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    Retail Index Takes a Drop

    Gas prices have convenience retailers feeling less than optimistic.

    NEW YORK -- Was it just the usual summer lull that sets in at supermarkets after Memorial Day? Continuing confusion over gas pricing at c-stores? Can it be blamed on Wal-Mart, which reported sluggish sales for April and May?

    Whatever the cause, the retailers in VNU's Retail Index panel were not happy in June, as their evaluation of current business conditions dropped to 94.6 in June, an all-time low (from a base of 100 in December 2003, when the index was launched). Only about half of the respondents gave a positive nod to current conditions, compared to the two-thirds who did so a year ago at this time.

    What is getting retailers down, particularly after a jump in May? “There has been little momentum driving the economy, so a specific event -- a spike in crude oil prices, for example -- may have more of an effect on retailers,” said James Russo, director of retail services, ACNielsen. “The future, however, looks brighter, as retail sales for June increased across the board, led by better-than-expected results from Wal-Mart.” Russo added, “Stepping back and looking at the second quarter, overall economic and retail results look good.”

    Though not as dramatic as the decline in current business conditions, the index of future business conditions dropped last month as well, from 95.5 in May to 92.6 in June. C-store and mass/drug/specialty operators were more likely than their counterparts at supermarkets to predict positive business conditions in the next six months.

    The index for store count expectations in the next six months rose slightly to reach 100.4 in June -- the only index point to post an increase for the month. Supermarket and c-store retailers were almost even in their predictions of increasing store counts (at 46 percent and 49 percent, respectively).

    Among c-store operators, it should come as no surprise that gas prices are expected to have the most impact on sales. While tourism usually boosts c-store gas sales at this time of year, these operators are divided as to whether higher prices will keep consumers closer to home. Several operators believe their shoppers will make shorter vacation trips.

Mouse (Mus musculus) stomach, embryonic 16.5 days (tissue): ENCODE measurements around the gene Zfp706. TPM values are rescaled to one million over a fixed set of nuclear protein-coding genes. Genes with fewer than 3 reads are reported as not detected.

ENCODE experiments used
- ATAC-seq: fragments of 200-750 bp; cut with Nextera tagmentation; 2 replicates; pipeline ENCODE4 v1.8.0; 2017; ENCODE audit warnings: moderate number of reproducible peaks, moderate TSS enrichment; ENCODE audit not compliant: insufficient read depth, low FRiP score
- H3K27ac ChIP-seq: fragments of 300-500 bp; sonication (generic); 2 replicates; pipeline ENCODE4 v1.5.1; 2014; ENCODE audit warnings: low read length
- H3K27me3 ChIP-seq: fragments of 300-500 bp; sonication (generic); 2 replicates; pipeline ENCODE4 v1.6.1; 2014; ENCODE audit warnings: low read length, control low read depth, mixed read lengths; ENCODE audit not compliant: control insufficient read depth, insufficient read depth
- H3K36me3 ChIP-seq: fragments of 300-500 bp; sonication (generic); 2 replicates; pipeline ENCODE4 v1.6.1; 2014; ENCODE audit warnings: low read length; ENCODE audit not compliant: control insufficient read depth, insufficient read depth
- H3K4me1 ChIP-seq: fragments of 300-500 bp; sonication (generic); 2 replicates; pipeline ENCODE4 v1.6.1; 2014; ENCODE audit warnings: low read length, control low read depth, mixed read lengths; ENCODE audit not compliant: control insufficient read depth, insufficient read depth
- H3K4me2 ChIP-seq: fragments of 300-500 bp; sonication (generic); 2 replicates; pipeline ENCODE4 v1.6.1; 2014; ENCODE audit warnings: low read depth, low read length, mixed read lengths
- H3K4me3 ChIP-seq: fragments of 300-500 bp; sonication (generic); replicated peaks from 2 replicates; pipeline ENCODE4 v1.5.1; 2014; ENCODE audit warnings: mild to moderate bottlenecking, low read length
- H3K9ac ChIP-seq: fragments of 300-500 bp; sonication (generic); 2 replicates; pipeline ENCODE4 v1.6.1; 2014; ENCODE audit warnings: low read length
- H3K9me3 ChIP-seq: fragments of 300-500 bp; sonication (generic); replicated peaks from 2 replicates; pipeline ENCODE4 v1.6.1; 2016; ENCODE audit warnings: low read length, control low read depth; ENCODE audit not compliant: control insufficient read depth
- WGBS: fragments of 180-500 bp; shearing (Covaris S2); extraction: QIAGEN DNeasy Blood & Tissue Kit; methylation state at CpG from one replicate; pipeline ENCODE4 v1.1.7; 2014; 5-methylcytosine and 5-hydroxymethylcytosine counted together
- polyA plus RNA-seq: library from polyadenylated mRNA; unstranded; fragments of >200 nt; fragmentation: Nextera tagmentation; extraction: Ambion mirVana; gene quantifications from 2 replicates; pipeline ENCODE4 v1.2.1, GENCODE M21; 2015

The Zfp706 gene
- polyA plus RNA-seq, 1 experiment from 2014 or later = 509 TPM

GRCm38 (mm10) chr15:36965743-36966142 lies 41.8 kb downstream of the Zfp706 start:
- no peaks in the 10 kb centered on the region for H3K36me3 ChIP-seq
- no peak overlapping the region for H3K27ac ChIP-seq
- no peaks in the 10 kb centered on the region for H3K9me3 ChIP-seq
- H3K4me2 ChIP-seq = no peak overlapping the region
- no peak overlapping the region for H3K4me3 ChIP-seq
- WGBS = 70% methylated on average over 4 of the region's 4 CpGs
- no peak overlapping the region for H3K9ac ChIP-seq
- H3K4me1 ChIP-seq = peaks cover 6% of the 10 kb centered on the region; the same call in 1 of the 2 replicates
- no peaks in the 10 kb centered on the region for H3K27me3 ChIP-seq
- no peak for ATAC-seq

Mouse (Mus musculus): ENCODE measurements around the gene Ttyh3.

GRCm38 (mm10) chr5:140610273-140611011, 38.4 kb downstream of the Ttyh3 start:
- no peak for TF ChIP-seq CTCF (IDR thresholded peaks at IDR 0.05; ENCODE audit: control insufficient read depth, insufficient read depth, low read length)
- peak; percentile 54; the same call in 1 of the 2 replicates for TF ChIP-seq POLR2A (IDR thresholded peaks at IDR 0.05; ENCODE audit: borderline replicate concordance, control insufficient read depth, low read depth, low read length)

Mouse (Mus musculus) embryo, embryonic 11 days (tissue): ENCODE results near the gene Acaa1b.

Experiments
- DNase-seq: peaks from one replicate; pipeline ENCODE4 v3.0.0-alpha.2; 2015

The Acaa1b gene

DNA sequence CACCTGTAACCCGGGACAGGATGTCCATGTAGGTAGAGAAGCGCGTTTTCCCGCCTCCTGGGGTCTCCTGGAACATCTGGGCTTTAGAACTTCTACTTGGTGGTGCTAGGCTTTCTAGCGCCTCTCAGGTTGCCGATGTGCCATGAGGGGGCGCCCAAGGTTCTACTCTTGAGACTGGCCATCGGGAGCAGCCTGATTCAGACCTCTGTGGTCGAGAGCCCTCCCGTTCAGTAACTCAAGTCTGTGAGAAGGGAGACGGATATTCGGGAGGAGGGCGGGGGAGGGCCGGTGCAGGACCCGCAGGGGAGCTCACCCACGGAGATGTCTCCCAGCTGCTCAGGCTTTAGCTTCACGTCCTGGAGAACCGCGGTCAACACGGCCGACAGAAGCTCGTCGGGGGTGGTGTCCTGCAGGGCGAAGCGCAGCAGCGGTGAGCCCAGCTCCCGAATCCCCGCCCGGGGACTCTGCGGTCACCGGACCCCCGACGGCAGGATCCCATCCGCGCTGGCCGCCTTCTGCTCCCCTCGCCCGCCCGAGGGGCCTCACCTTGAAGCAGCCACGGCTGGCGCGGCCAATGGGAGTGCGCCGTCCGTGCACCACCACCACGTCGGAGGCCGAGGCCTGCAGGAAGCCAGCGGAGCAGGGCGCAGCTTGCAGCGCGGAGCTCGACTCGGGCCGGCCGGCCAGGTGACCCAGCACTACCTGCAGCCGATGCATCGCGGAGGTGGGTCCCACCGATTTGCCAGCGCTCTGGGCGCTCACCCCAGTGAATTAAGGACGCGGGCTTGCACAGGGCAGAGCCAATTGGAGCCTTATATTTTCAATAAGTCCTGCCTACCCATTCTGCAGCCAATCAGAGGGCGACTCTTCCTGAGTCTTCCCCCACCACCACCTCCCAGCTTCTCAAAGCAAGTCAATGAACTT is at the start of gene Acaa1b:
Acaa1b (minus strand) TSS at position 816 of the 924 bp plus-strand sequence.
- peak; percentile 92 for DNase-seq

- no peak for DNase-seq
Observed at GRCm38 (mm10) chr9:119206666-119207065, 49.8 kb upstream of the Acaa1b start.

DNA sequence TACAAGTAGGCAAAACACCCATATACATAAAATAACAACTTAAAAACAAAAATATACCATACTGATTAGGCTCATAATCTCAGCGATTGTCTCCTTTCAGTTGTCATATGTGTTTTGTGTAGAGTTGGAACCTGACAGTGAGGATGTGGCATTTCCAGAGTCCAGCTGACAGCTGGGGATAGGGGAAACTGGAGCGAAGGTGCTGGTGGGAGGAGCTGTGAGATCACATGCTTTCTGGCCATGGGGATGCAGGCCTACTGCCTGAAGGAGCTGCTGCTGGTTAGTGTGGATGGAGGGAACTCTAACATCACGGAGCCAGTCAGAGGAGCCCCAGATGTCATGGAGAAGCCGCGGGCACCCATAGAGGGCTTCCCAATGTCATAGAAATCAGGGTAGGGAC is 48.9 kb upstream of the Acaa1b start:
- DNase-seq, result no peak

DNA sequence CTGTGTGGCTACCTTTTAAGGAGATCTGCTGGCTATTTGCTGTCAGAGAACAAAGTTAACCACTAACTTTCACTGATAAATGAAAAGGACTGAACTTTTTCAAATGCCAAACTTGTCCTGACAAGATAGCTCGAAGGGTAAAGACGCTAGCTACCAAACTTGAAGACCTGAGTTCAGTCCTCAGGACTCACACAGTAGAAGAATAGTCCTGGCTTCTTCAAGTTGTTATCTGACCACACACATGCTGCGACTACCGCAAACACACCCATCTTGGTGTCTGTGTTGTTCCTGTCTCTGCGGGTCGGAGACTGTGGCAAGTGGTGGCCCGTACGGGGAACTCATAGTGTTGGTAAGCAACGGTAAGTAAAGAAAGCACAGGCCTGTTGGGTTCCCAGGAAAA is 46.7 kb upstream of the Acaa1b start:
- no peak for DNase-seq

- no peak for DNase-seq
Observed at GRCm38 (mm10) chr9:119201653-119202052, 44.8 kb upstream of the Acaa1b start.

“Higher prices will also have more of an effect at home,” explained one c-store retailer. “The price of petroleum products leaves families with less disposable income to spend on frills like car wash and cappuccino. It also forces them to shop for better prices, which bodes well for Wal-Mart, but not the average c-store.”

    For supermarket operators, increased competition -- including new store openings -- was cited most often as the single issue that will have the most impact on their summer sales. New supercenters were cited as a cause for concern among these retailers.

    Finally, mass, drug and specialty retailers say the weather will have the most impact on their summer business. Will the impact be positive or negative? It depends, literally, on where you are. While one operator notes, “Good weather decreases sales as people spend more time outside,” another claims, “No sun, no sales.”

    The VNU Retail Index is based on a monthly panel survey of more than 500 convenience, drug, grocery, mass and specialty retailers across the country. The survey contains six questions calling for an appraisal of current business conditions and operational challenges, as well as expectations regarding business conditions, hiring and store count in the next six months.

    If you are a retailer interested in joining the VNU Retail Index panel, please contact Debra Chanil, director of market research, at [email protected].

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